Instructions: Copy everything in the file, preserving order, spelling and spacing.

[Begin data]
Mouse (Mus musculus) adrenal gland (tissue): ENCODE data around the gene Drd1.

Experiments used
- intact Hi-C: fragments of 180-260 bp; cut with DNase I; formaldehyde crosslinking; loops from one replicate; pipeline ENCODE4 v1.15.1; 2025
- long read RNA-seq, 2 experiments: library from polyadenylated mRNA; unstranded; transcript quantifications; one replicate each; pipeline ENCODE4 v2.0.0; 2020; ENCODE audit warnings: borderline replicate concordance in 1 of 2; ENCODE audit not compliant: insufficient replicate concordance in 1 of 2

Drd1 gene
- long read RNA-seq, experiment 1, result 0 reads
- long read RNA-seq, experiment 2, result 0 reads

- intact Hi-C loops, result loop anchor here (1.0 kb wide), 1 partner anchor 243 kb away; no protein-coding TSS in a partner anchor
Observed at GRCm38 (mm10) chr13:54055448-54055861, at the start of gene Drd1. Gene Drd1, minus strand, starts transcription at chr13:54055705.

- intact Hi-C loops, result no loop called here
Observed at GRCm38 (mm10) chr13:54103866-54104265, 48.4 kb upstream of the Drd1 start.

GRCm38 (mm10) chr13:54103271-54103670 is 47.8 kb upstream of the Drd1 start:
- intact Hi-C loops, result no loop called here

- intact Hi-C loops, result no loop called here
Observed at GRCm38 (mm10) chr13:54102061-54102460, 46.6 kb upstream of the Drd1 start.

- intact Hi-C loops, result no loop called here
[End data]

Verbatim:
Mouse (Mus musculus) adrenal gland (tissue): ENCODE data around the gene Drd1.

Experiments used
- intact Hi-C: fragments of 180-260 bp; cut with DNase I; formaldehyde crosslinking; loops from one replicate; pipeline ENCODE4 v1.15.1; 2025
- long read RNA-seq, 2 experiments: library from polyadenylated mRNA; unstranded; transcript quantifications; one replicate each; pipeline ENCODE4 v2.0.0; 2020; ENCODE audit warnings: borderline replicate concordance in 1 of 2; ENCODE audit not compliant: insufficient replicate concordance in 1 of 2

Drd1 gene
- long read RNA-seq, experiment 1, result 0 reads
- long read RNA-seq, experiment 2, result 0 reads

- intact Hi-C loops, result loop anchor here (1.0 kb wide), 1 partner anchor 243 kb away; no protein-coding TSS in a partner anchor
Observed at GRCm38 (mm10) chr13:54055448-54055861, at the start of gene Drd1. Gene Drd1, minus strand, starts transcription at chr13:54055705.

- intact Hi-C loops, result no loop called here
Observed at GRCm38 (mm10) chr13:54103866-54104265, 48.4 kb upstream of the Drd1 start.

GRCm38 (mm10) chr13:54103271-54103670 is 47.8 kb upstream of the Drd1 start:
- intact Hi-C loops, result no loop called here

- intact Hi-C loops, result no loop called here
Observed at GRCm38 (mm10) chr13:54102061-54102460, 46.6 kb upstream of the Drd1 start.

- intact Hi-C loops, result no loop called here